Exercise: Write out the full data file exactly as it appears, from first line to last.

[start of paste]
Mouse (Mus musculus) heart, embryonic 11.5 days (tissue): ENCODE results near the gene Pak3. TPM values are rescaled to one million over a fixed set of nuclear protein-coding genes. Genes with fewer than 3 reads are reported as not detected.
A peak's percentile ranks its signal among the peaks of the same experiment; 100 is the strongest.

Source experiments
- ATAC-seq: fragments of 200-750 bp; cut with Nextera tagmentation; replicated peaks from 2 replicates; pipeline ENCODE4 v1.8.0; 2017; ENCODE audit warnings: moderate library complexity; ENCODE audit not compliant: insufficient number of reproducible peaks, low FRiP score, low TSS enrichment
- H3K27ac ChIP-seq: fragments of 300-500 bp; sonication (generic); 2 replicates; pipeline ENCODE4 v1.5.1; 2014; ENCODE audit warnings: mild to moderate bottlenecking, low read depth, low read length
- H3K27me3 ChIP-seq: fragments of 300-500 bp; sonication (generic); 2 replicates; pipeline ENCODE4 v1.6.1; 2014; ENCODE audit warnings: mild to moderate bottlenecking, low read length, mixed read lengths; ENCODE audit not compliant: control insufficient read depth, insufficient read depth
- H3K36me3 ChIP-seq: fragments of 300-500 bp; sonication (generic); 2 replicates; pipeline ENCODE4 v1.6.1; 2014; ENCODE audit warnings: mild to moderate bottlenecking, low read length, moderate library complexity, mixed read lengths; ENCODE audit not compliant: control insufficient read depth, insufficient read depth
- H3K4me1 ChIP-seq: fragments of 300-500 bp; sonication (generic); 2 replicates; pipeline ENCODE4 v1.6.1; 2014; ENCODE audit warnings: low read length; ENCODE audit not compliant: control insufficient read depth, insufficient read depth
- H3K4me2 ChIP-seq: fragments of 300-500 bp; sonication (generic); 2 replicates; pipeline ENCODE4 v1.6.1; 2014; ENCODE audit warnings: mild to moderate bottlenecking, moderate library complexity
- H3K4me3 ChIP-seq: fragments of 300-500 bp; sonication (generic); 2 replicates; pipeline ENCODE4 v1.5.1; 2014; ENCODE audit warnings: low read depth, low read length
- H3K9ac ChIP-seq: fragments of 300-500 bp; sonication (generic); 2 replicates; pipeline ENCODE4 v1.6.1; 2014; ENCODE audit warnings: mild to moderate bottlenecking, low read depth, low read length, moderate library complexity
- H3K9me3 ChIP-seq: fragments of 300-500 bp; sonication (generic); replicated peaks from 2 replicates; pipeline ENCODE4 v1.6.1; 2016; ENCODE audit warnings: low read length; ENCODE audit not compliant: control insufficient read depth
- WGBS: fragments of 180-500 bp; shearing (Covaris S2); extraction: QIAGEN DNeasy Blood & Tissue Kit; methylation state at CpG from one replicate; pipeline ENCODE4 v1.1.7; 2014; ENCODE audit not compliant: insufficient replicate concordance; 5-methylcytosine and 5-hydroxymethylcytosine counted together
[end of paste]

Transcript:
Mouse (Mus musculus) heart, embryonic 11.5 days (tissue): ENCODE results near the gene Pak3. TPM values are rescaled to one million over a fixed set of nuclear protein-coding genes. Genes with fewer than 3 reads are reported as not detected.
A peak's percentile ranks its signal among the peaks of the same experiment; 100 is the strongest.

Source experiments
- ATAC-seq: fragments of 200-750 bp; cut with Nextera tagmentation; replicated peaks from 2 replicates; pipeline ENCODE4 v1.8.0; 2017; ENCODE audit warnings: moderate library complexity; ENCODE audit not compliant: insufficient number of reproducible peaks, low FRiP score, low TSS enrichment
- H3K27ac ChIP-seq: fragments of 300-500 bp; sonication (generic); 2 replicates; pipeline ENCODE4 v1.5.1; 2014; ENCODE audit warnings: mild to moderate bottlenecking, low read depth, low read length
- H3K27me3 ChIP-seq: fragments of 300-500 bp; sonication (generic); 2 replicates; pipeline ENCODE4 v1.6.1; 2014; ENCODE audit warnings: mild to moderate bottlenecking, low read length, mixed read lengths; ENCODE audit not compliant: control insufficient read depth, insufficient read depth
- H3K36me3 ChIP-seq: fragments of 300-500 bp; sonication (generic); 2 replicates; pipeline ENCODE4 v1.6.1; 2014; ENCODE audit warnings: mild to moderate bottlenecking, low read length, moderate library complexity, mixed read lengths; ENCODE audit not compliant: control insufficient read depth, insufficient read depth
- H3K4me1 ChIP-seq: fragments of 300-500 bp; sonication (generic); 2 replicates; pipeline ENCODE4 v1.6.1; 2014; ENCODE audit warnings: low read length; ENCODE audit not compliant: control insufficient read depth, insufficient read depth
- H3K4me2 ChIP-seq: fragments of 300-500 bp; sonication (generic); 2 replicates; pipeline ENCODE4 v1.6.1; 2014; ENCODE audit warnings: mild to moderate bottlenecking, moderate library complexity
- H3K4me3 ChIP-seq: fragments of 300-500 bp; sonication (generic); 2 replicates; pipeline ENCODE4 v1.5.1; 2014; ENCODE audit warnings: low read depth, low read length
- H3K9ac ChIP-seq: fragments of 300-500 bp; sonication (generic); 2 replicates; pipeline ENCODE4 v1.6.1; 2014; ENCODE audit warnings: mild to moderate bottlenecking, low read depth, low read length, moderate library complexity
- H3K9me3 ChIP-seq: fragments of 300-500 bp; sonication (generic); replicated peaks from 2 replicates; pipeline ENCODE4 v1.6.1; 2016; ENCODE audit warnings: low read length; ENCODE audit not compliant: control insufficient read depth
- WGBS: fragments of 180-500 bp; shearing (Covaris S2); extraction: QIAGEN DNeasy Blood & Tissue Kit; methylation state at CpG from one replicate; pipeline ENCODE4 v1.1.7; 2014; ENCODE audit not compliant: insufficient replicate concordance; 5-methylcytosine and 5-hydroxymethylcytosine counted together